After a week of searching, investigators are finally filling in the well in Linden that they painstakingly excavated for remains of the victims of serial killers Wesley Shermantine Jr. and Loren Herzog.
With cadaver dogs from the Santa Clara County Sheriff's Department and the Department of Environmental Health making sure the area no longer contained any traces of evidence, investigative crews from the San Joaquin County Sheriff's Department and the Department of Justice have begun to re-pour dirt back down the well before it is sealed.
According to San Joaquin County Sheriff's Department spokesman Les Garcia, the crews will remain out in Linden throughout the weekend, but it is unclear whether or not they will be pursuing the possible investigation of a second well, located just east of the current dig site.
"We won't dig to just dig," he said.
Prior to refilling the well Friday, investigators again sent down a camera to inspect what was inside, this time more slowly so that an expert could better examine the structure of the well, Garcia added.
The camera is from the Sheriff's Department, not from the Department of Justice, according to Garcia. He was unsure of the make or model of the camera.
There is still no updated bone count from the excavation, though the last reported number was roughly 1,000 bones and bone fragments.
However, all fragments found at the current dig site have been shipped to the morgue to be inspected by a forensic anthropologist before being shipped off to two Department of Justice DNA testing labs — one in Richmond, Calif., and one in Ripon.
According to Jill Spriggs, chief of the department's Bureau of Forensic Services, both crime labs are using any and all resources available to test the remains in what she called a "rush case."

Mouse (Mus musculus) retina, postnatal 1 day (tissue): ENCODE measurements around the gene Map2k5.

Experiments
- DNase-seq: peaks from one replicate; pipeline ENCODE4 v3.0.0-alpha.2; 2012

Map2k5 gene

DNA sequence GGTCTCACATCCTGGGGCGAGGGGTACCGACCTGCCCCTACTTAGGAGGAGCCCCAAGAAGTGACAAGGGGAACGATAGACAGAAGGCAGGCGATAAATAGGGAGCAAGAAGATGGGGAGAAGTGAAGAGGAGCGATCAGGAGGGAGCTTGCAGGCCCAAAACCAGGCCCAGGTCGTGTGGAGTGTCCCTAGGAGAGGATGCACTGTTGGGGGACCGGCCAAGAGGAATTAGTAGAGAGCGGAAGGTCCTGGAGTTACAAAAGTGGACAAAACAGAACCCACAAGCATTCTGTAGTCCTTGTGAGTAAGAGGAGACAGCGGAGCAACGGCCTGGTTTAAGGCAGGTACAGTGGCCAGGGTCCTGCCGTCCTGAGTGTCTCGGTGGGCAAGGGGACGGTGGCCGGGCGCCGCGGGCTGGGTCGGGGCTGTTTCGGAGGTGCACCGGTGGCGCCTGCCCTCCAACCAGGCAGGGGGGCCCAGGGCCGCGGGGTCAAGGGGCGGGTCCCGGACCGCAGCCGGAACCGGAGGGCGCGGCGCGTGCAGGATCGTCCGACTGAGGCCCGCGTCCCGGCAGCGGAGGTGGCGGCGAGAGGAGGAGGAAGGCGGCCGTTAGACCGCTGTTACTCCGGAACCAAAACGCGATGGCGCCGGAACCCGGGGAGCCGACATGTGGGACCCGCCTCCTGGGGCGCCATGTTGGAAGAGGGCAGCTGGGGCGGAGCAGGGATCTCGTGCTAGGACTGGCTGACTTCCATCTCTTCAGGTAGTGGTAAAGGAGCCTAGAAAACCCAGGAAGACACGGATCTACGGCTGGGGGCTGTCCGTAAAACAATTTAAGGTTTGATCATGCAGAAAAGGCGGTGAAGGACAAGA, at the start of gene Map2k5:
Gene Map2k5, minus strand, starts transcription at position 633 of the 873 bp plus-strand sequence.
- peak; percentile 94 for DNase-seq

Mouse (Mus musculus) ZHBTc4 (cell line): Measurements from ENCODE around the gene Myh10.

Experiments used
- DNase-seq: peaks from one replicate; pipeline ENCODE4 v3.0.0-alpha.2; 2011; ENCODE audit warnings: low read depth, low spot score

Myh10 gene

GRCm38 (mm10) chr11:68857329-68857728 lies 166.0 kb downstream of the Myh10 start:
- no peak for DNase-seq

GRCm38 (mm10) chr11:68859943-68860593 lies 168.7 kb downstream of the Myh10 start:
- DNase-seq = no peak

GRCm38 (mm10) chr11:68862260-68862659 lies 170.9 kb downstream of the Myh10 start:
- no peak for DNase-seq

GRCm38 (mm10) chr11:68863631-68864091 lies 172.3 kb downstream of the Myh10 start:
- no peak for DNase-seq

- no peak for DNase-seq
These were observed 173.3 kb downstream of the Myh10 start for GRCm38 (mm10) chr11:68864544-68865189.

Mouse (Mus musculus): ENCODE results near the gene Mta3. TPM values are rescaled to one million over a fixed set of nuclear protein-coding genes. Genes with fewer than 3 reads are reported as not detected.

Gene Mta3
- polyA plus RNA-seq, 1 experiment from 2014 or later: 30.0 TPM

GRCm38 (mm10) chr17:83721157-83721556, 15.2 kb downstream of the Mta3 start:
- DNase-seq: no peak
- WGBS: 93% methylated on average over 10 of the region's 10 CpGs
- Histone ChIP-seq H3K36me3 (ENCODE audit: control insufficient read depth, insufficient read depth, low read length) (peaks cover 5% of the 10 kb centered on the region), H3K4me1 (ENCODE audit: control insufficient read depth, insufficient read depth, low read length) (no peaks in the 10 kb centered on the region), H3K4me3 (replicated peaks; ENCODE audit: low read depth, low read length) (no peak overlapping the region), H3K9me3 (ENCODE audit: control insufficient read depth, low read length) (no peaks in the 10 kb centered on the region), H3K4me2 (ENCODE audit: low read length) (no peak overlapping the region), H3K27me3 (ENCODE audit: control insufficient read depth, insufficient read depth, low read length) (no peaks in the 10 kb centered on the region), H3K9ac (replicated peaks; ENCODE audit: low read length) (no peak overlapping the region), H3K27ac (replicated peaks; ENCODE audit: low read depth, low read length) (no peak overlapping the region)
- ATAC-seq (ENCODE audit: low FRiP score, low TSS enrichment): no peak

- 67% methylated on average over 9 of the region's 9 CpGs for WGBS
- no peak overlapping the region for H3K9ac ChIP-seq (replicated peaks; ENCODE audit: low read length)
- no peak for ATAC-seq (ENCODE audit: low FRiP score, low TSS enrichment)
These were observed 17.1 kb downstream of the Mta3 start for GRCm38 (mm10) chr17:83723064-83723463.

Spriggs and another colleague were present at the afternoon press conference with Garcia to respond to multiple questions regarding the science behind the case.
However, Spriggs said she could not talk about the Linden dig site or any aspects of that investigation.
She could comment on the fact that remains removed from the well were done so in a manner that was "careful," and that since their excavation, the bones, bone fragments and other items found at the scene have been treated with "the utmost care."
The well, which was labeled "Loren's Boneyard" by Shermantine, is being investigated as part of an ongoing search for human remains of victims of Shermantine's and Herzog's killing spree, which lasted nearly two decades.
Forensic odontologists have preliminarily identified a pair of human skulls found at Shermantine's former property in San Andreas last week; one is believed to be that of 25-year-old Clements resident Cyndi Vanderheiden, who disappeared in 1998, and the other is believed to be that of 16-year-old Stockton resident Chevelle "Chevy" Wheeler, who went missing in 1985.
Contact reporter Katie Nelson at firstname.lastname@example.org.